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Boston Green Beret Amputee Set for Another Tour

Combat veteran Nick Lavery returns to duty after losing his leg.
THIS WAS MY REALITY’: Green Beret Sgt. 1st Class Nicholas Lavery returned to action, above, after losing his leg in the line of duty.

11/03/2017
Boston Herald
By Marie Szaniszlo

Not once after his right leg shattered in Afghanistan in 2013, during a year of surgeries and the months spent learning to walk on a prosthetic leg, did Sgt. 1st Class Nicholas Lavery consider settling for a medical discharge or ending his Army career behind a desk.

“I never went through a phase like that,” the 35-year-old Green Beret weapons sergeant said. “Within a couple of minutes, I acknowledged the fact that this was my reality.”

By 2015, Lavery was back in Afghanistan, the first special operator to return to combat as an above-the-knee amputee.

“My reasons for staying were the same as the ones I enlisted,” the 6-foot-5 Kingston native said. “I made an oath to protect my country.”

Yesterday, Lavery was inducted into the Military Alumni Hall of Fame at his alma mater, the University of Massachusetts Lowell.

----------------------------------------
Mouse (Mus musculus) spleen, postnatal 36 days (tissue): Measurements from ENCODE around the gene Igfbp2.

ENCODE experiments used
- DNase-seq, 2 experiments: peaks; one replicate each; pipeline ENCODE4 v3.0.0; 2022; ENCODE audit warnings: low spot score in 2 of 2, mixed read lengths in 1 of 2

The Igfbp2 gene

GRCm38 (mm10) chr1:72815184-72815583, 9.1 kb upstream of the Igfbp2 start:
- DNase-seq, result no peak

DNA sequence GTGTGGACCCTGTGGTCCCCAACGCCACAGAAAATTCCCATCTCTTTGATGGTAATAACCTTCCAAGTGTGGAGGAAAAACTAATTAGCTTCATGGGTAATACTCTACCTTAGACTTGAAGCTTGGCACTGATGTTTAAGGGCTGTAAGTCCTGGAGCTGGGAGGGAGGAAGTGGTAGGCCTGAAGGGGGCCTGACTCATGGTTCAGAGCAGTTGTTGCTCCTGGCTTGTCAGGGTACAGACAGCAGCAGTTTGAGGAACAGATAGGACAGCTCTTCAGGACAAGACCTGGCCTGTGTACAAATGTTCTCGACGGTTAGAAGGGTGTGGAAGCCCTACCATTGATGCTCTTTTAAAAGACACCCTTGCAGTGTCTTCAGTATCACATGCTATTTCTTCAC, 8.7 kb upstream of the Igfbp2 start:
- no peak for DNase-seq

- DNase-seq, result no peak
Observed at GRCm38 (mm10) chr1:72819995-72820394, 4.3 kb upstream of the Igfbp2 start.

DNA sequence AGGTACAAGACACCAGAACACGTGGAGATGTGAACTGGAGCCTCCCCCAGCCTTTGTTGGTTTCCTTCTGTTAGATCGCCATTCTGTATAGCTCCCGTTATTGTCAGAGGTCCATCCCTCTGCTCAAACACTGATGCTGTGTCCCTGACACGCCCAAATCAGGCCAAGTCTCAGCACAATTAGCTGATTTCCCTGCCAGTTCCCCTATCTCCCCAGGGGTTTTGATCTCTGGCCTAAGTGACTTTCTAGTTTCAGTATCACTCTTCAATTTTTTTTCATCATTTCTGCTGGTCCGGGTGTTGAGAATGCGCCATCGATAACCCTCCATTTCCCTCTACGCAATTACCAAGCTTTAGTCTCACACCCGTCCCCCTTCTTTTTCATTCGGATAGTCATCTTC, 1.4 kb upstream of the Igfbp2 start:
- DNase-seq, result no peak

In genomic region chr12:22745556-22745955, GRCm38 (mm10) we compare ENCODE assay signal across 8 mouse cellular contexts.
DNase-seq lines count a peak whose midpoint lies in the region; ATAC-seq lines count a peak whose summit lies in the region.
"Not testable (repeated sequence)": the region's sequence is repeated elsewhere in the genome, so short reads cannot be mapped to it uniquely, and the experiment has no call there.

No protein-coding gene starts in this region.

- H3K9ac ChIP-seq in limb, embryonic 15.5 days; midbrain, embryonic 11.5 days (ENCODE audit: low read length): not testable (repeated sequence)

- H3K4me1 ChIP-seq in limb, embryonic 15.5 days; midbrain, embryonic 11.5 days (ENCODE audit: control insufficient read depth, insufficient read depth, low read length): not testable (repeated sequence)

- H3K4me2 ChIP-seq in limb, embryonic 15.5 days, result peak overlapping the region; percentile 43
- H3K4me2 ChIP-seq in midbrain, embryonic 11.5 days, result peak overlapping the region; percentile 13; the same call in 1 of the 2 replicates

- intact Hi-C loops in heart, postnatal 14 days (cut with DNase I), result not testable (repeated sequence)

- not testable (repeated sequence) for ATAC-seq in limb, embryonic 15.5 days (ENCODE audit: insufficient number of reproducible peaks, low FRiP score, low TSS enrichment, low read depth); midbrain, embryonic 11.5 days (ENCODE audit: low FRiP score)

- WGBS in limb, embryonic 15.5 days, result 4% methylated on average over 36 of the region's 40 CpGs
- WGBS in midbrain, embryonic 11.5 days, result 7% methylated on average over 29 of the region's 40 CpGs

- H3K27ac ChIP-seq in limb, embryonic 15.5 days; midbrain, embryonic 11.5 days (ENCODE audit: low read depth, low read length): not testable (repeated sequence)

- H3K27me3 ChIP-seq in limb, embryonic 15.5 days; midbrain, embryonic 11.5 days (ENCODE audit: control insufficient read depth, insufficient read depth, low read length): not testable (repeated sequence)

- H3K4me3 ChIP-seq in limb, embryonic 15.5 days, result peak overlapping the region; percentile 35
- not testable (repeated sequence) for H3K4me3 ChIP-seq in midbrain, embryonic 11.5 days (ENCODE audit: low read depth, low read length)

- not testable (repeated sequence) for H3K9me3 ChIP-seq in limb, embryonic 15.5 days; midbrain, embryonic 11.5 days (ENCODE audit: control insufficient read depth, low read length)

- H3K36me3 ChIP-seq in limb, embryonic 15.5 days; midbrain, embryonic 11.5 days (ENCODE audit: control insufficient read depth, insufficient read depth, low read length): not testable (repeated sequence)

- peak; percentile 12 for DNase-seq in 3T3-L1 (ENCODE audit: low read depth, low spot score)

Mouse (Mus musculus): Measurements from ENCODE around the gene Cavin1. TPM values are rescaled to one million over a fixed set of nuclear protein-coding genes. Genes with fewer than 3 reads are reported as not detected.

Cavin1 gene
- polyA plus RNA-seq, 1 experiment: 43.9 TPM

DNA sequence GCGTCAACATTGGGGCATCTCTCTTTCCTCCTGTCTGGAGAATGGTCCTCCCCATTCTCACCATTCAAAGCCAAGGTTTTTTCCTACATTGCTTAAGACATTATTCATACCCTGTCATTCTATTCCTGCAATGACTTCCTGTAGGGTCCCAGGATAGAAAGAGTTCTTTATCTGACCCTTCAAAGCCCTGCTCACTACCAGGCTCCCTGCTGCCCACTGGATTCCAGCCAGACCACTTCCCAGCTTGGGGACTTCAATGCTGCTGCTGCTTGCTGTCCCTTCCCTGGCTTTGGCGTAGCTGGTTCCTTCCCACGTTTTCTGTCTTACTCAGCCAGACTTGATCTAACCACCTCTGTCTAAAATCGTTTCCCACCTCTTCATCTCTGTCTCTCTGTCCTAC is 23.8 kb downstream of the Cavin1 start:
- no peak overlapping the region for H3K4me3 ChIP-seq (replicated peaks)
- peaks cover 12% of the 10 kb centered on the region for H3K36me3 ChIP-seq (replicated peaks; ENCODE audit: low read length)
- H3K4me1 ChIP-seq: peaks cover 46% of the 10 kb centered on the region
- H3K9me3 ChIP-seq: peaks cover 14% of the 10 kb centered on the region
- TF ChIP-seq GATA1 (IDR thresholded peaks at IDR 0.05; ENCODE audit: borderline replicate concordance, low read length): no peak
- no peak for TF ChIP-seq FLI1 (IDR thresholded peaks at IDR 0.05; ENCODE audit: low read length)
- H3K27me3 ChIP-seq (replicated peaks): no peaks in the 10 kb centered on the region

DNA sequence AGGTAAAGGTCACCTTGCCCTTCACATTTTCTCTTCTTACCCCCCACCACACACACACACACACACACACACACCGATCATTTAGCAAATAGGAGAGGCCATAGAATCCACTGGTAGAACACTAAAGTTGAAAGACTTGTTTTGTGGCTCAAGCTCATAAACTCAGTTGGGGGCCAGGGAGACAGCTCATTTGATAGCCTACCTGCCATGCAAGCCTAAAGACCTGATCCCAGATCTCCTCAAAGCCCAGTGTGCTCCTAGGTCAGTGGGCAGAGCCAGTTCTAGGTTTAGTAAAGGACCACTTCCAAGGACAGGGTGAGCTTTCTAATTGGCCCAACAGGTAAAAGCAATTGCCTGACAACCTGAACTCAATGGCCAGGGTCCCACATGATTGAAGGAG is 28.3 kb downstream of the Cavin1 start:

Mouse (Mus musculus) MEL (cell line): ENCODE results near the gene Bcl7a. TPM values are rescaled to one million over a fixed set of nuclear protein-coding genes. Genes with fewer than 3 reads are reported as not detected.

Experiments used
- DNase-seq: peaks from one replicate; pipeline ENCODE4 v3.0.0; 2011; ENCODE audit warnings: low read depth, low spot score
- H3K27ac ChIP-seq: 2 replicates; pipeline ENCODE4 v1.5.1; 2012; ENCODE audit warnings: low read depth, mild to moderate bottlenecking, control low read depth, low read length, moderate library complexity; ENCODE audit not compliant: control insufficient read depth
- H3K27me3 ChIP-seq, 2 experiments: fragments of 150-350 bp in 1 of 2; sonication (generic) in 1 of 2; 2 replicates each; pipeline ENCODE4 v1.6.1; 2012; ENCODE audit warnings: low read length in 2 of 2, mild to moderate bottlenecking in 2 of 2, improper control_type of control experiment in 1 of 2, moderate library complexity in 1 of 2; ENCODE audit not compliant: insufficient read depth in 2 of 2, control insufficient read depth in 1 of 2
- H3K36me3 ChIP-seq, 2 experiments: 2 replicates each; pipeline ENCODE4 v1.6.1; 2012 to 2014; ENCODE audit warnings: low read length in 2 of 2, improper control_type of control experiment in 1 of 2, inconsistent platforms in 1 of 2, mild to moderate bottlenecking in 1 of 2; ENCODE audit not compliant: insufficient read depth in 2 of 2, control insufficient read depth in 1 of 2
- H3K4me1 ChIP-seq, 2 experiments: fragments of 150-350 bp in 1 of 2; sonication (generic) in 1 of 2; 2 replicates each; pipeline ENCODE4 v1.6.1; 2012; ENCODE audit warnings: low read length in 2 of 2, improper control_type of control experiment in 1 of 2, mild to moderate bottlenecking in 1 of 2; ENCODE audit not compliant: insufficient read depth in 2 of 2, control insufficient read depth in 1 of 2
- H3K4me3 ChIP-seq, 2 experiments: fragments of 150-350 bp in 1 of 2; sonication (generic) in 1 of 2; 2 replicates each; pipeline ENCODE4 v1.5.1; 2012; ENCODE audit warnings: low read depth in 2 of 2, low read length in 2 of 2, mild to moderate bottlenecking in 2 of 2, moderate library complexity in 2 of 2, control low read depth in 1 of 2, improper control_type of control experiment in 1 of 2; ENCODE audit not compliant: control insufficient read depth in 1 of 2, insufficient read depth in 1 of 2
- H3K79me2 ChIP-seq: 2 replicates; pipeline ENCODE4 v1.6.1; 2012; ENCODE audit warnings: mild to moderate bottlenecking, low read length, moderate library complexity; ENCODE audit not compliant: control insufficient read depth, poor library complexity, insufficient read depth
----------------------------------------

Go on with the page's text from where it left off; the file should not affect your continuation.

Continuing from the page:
“He is a protector of those who are unable to protect themselves,” said Janine Wert, director of the school’s Office of Veterans Services. “Most of all, Nick is a defender of all of our freedoms.”

As a kid growing up in Boston, Lavery’s favorite pastimes were playing soldier and getting into fistfights, sticking up for other kids.

By the time he was a senior at Boston College High School, he was playing football and planning to enlist in the Army. But college coaches came calling, and he decided to enroll at UMass Lowell, where he studied criminal justice and was an outside linebacker.

After he earned his bachelor’s degree in 2007, Lavery made good on his plans to enlist and joined the elite Special Forces, also known as “the bearded ones” or “the quiet professionals.”

In four combat deployments, he was wounded three times in Afghanistan: first in the shoulder by shrapnel from a rocket-propelled grenade, then by a bullet in the face, and finally by an Afghan police officer who opened fire on Lavery’s crew with a machine gun.

“Instinct kicked in, and I hit the ground,” he said. But when a young soldier with him froze, Lavery said he put himself between the gunman and the teenager and dragged him behind a truck.

Shot once in the left leg and four times in the right, Lavery nearly bled to death in the two hours before he underwent surgery after he was picked up by a helicopter.

His bravery earned him numerous awards, including a Silver Star, a Bronze Star with “V” for valor and three Purple Hearts. But in the two years that followed, he had to prove that he was fit to return to combat.